Idaho Gov. Butch Otter is proposing to phase out the state's end-stage renal disease program, a fully state-funded program that now serves 169 participants, has 39 people on its waiting list and has a $527,700 budget. A new Office of Performance Evaluations report on the program supports that move, finding that the 1970 program now duplicates other programs and no longer matches the mission of the agency under which it exists, the state Division of Vocational Rehabilitation.
“I would be concerned about whether we're letting anybody fall through the cracks in the transition,” said Rep. Shirley Ringo, D-Moscow. The Joint Legislative Oversight Committee voted to follow up on the report in three months. The program was created when dialysis treatment and kidney transplants were relatively new procedures and weren't covered by insurance; now, end-stage renal disease is covered by Medicare, though the state program covers uncovered expenses such as medications, travel expenses for treatment, insurance premiums and limited transplant services.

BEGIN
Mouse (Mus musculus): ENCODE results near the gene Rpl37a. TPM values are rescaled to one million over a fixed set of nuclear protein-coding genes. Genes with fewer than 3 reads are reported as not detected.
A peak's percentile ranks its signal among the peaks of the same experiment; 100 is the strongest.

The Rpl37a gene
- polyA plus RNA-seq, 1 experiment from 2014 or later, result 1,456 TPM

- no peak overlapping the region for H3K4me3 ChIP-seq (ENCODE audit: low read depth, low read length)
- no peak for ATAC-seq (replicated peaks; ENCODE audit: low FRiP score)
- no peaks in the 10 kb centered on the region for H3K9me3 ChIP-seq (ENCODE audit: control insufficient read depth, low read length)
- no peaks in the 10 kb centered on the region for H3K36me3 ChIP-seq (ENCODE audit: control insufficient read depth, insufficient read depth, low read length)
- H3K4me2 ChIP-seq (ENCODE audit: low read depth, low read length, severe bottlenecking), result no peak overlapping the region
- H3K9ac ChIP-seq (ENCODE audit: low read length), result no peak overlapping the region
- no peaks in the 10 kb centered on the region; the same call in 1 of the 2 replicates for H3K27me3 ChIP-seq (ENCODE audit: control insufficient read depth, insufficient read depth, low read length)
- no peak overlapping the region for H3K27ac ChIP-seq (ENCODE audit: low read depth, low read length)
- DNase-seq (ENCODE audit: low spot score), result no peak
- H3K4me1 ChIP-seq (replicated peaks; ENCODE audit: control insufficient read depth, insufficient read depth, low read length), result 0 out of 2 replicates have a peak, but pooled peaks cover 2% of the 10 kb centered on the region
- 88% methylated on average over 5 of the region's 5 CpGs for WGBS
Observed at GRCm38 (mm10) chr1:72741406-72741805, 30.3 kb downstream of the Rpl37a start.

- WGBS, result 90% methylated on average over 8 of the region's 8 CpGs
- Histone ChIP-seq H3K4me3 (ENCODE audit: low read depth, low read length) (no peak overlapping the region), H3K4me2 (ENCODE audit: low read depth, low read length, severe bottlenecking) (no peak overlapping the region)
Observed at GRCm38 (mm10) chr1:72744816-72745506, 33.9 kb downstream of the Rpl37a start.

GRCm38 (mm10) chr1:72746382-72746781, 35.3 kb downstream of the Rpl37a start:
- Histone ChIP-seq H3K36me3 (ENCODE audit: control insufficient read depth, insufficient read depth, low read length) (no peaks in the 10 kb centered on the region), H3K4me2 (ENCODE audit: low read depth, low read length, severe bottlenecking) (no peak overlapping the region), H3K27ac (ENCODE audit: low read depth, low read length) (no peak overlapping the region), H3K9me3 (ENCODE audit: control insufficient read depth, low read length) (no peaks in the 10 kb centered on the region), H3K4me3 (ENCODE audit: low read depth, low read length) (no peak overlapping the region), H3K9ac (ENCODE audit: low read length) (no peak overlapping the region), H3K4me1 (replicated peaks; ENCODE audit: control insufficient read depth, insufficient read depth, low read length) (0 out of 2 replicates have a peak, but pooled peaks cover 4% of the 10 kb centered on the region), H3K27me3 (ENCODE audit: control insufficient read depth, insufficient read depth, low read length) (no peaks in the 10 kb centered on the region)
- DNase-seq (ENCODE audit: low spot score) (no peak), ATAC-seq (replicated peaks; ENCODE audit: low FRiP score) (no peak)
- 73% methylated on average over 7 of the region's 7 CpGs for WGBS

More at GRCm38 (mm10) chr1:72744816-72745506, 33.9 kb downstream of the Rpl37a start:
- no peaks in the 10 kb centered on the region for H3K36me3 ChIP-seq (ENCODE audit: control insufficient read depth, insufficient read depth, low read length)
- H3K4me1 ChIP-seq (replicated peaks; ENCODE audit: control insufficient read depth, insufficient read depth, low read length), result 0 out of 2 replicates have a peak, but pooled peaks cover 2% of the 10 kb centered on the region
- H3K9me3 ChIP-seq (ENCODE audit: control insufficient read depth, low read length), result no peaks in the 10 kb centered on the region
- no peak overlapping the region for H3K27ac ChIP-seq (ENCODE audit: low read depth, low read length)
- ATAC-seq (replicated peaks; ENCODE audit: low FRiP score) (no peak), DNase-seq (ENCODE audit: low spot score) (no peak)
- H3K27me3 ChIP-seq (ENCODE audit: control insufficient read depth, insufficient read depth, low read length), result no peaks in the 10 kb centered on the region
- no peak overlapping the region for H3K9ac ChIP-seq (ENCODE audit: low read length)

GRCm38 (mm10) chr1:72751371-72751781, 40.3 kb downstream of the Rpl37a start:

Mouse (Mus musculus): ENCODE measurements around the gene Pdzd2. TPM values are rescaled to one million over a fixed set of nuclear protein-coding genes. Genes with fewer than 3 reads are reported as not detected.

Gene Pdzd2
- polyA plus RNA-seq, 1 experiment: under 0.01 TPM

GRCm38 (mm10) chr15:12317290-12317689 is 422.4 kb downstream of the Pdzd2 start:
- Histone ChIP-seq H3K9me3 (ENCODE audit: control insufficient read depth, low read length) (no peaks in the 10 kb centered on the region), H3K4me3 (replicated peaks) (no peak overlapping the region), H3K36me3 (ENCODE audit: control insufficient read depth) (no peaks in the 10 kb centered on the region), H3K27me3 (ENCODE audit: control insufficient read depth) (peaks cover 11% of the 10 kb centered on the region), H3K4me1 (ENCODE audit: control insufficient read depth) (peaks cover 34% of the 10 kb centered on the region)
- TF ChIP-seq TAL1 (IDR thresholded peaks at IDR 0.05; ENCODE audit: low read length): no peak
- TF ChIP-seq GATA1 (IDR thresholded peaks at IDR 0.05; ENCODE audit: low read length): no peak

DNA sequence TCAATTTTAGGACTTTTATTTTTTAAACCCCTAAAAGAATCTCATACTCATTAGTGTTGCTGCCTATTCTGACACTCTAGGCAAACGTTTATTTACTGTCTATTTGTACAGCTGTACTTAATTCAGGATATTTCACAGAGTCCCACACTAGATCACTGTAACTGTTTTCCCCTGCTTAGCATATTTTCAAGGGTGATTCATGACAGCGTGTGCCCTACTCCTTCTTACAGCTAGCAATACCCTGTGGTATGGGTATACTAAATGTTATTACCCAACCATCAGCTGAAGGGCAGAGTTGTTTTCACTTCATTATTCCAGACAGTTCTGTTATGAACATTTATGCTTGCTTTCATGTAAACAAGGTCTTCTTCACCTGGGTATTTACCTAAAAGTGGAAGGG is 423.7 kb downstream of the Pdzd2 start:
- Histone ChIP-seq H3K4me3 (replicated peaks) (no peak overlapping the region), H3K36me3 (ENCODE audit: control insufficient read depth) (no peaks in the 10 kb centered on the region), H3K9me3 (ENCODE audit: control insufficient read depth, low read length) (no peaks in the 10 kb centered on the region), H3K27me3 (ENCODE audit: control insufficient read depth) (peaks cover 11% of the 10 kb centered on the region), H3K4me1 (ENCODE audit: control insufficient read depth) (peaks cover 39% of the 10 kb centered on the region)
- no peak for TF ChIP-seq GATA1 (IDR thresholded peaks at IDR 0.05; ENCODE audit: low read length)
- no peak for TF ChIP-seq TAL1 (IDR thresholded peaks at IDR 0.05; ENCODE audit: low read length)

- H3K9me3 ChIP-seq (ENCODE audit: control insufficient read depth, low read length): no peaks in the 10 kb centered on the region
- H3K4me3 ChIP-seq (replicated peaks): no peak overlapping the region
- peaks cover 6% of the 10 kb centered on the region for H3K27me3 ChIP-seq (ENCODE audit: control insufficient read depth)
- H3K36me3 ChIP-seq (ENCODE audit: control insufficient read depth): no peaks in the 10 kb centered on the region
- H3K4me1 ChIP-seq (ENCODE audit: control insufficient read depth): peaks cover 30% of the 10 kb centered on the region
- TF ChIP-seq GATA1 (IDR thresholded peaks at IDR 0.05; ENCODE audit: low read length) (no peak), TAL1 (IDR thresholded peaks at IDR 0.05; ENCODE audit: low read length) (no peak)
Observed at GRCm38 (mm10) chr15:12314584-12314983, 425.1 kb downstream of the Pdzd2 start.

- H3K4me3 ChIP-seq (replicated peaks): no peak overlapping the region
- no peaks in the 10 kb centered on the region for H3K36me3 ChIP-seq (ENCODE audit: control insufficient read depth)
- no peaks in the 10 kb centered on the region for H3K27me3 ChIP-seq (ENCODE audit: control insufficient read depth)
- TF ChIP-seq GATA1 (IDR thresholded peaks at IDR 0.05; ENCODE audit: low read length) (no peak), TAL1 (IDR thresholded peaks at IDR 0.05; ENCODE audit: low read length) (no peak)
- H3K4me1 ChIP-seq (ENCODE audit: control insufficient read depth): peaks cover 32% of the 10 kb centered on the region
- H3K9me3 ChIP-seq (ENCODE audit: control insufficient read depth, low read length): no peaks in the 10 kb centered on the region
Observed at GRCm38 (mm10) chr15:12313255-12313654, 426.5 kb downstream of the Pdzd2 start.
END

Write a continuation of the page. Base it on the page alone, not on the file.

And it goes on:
Otter is recommending phasing out the program by June 30, 2013, to allow current participants time to make other arrangements.
Betsy Z. Russell covers Idaho news from The Spokesman-Review's bureau in Boise.
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